I began Chapter 7 of my new book Life of Earth by saying that there is no such thing as religion. It is not an instinctual thing within the human mind. Instead, religion is a set of ideas (memes) that have parasitized some instinctual capacities of the human mind. The feelings and patterns of thought upon which religion include (according to my bulleted list on page 166) sexual ecstasy, loss of awareness of having a defined body, altruism, the need for an authority figure, awareness of death, and agency. These feelings and patterns of thought are instinctive, but religion itself is not. The memes include the idea of a God or gods, of an afterlife, of a heaven, etc. In this, I had become convinced by the viewpoint of Richard Dawkins.
Wouldn’t you know it, the very week that my book came out, I changed my mind. Religion is in fact a thing and it is instinctual.
The evidence for this includes the fact that, whenever you find religion, you nearly always find all of its components. Of course, Buddhism does not contain all of them. But, maybe Buddhism isn’t really a religion. This is what Sam Harris seems to think.
But the main thing that changed my mind was an experience that I had in a supermarket. I encountered a man whom I have known for years, and who has disputed with me for years about politics and religion. He is usually zealous, and I am quiet, in these disputes, but I at least imagined that there was an underlying respect. But this time he crossed the line. He drew a crowd by yelling at me about (as it turned out) his rejection of global warming. Before I could say much of anything, he drew out his main weapon: religion. He made it clear that he could not be wrong, because Jesus was on his side. Conservative Christianity was his sword, and he used it as such—as a discrete entity, not just as a loose collection of memes and feelings.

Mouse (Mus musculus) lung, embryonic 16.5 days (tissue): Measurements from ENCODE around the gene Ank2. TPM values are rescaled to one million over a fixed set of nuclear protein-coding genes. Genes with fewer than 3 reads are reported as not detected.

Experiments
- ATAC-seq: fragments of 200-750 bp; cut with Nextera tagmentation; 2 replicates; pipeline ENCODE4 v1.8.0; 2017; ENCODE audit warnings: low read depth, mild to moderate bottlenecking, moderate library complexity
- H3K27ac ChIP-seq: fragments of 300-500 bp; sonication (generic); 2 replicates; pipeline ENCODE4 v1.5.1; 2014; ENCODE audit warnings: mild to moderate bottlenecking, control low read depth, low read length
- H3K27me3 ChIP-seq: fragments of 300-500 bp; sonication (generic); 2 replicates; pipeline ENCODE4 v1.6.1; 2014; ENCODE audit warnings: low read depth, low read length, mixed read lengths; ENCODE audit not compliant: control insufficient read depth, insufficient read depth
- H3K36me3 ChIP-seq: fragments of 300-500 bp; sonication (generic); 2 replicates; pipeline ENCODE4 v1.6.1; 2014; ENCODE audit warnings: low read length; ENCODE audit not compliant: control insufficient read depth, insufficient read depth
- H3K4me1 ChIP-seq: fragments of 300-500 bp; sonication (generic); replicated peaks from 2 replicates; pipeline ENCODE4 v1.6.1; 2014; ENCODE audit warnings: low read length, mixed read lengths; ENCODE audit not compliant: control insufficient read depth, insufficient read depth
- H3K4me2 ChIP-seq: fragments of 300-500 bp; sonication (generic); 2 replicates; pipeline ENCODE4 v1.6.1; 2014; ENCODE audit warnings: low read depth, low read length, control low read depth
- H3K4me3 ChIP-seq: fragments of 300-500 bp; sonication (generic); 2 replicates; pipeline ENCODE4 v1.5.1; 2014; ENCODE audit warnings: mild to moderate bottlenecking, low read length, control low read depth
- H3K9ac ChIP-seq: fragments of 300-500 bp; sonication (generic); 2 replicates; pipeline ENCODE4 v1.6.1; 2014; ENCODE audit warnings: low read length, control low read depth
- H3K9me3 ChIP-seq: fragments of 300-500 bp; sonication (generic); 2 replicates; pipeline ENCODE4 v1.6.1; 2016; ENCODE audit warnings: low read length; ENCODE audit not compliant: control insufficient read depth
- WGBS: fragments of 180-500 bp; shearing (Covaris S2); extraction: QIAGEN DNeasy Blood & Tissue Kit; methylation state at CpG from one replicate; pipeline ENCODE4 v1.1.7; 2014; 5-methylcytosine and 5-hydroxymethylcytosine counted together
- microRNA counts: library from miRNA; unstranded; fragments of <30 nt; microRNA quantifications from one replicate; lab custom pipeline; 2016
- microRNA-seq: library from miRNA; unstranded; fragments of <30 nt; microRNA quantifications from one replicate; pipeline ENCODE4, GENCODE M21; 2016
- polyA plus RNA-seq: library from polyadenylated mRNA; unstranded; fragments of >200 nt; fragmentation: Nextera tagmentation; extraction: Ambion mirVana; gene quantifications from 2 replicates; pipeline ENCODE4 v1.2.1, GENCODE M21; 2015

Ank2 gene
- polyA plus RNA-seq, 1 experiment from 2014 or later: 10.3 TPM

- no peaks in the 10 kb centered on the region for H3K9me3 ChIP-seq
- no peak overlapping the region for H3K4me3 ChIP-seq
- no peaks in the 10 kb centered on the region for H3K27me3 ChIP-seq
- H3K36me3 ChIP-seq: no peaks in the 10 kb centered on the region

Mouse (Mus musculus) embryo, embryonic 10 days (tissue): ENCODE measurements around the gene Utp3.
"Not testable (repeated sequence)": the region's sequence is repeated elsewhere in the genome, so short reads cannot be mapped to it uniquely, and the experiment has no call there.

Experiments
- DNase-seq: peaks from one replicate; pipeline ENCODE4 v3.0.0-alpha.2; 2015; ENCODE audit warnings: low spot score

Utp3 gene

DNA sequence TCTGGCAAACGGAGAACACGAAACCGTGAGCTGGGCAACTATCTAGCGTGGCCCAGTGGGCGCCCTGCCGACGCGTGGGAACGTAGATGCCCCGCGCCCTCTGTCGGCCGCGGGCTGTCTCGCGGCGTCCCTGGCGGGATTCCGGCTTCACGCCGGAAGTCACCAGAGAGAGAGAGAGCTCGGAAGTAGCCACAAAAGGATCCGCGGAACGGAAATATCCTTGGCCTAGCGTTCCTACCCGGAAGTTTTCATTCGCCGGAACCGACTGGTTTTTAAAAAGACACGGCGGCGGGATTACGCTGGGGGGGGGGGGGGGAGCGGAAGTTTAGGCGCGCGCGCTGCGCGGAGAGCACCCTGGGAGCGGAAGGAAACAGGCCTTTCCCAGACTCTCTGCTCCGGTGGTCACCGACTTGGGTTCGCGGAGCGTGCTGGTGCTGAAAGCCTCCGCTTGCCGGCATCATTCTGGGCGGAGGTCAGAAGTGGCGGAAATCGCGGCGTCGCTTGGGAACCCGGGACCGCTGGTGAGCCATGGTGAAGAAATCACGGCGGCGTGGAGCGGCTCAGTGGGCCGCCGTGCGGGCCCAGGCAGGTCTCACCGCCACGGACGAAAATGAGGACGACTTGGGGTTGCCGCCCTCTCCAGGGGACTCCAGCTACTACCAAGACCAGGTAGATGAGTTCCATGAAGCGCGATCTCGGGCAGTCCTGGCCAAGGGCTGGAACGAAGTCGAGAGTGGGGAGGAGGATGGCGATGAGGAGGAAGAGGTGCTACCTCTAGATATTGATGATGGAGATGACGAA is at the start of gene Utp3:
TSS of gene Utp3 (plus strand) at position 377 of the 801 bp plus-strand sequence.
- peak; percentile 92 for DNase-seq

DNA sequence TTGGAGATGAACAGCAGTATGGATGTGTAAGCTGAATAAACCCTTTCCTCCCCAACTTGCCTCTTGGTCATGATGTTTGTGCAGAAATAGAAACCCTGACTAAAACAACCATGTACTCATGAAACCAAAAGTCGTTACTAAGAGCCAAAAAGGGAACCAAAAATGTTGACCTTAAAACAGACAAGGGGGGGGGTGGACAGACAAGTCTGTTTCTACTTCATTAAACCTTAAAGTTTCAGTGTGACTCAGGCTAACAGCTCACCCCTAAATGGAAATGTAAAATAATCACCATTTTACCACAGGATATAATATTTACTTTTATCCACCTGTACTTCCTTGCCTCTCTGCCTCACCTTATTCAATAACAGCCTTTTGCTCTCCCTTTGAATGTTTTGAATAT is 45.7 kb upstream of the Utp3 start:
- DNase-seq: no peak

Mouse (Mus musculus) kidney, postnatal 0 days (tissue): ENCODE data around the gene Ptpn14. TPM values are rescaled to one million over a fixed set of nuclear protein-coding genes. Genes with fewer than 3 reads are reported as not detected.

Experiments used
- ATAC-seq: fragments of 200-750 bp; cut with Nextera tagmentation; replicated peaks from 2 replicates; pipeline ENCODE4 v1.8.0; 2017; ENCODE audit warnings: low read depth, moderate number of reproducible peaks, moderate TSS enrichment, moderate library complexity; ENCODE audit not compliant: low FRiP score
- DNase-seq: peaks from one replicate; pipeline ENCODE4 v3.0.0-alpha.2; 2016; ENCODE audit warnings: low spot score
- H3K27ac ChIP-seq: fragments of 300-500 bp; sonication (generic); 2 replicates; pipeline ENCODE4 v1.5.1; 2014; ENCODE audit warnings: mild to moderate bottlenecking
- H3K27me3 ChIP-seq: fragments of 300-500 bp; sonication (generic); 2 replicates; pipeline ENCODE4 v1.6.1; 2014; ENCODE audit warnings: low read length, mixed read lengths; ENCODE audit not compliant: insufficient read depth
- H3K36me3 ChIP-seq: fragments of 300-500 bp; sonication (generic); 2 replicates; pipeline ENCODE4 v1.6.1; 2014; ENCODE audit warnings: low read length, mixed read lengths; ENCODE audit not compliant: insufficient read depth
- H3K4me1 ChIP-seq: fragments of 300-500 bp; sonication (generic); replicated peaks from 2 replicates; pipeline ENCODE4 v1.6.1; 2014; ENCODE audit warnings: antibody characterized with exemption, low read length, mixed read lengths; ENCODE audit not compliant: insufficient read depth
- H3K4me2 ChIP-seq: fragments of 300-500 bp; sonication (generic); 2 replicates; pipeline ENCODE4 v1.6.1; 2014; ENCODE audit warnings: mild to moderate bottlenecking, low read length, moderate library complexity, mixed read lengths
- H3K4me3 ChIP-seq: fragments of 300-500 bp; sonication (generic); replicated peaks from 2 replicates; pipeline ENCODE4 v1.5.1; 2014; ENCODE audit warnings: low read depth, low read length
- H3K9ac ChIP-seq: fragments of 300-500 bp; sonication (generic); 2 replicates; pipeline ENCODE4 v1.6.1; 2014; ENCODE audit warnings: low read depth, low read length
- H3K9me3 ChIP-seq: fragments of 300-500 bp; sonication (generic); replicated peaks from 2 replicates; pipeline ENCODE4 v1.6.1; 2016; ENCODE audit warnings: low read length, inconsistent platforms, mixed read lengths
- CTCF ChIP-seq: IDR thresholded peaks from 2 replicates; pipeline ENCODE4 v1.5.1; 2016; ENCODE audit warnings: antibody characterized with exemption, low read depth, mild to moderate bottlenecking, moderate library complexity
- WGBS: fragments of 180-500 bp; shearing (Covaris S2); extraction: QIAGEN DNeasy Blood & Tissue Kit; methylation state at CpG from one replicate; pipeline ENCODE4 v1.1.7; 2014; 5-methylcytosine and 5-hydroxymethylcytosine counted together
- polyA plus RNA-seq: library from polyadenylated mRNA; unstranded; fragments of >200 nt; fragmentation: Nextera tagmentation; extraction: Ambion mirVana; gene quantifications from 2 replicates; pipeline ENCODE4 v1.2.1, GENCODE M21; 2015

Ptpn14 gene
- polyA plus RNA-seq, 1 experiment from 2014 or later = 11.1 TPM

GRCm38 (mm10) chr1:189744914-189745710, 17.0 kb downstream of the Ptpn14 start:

And then I was amazed as I observed myself do the same thing. I was swept away by zeal and made a religious argument against him. I said that Jesus was not his little finger puppet to use to win arguments. This was my weapon. Science is a set of memes, but when I had to reach for a weapon, I used religion. It was an instinctual, primal, and visceral reaction on my part. At the moment, it seemed to me as much of a single, coherent instinct as hatred, love, hunger, or thirst. Religion seemed to me to be a discrete entity, almost discrete enough to hold in your hand and use.
I am quite certain my thinking on this subject is not finished. And there is no reason that it should ever be. Next week I might go back to agreeing with Sir Richard. And maybe I can benefit from some of your insights. Feel free to share them in the comment box.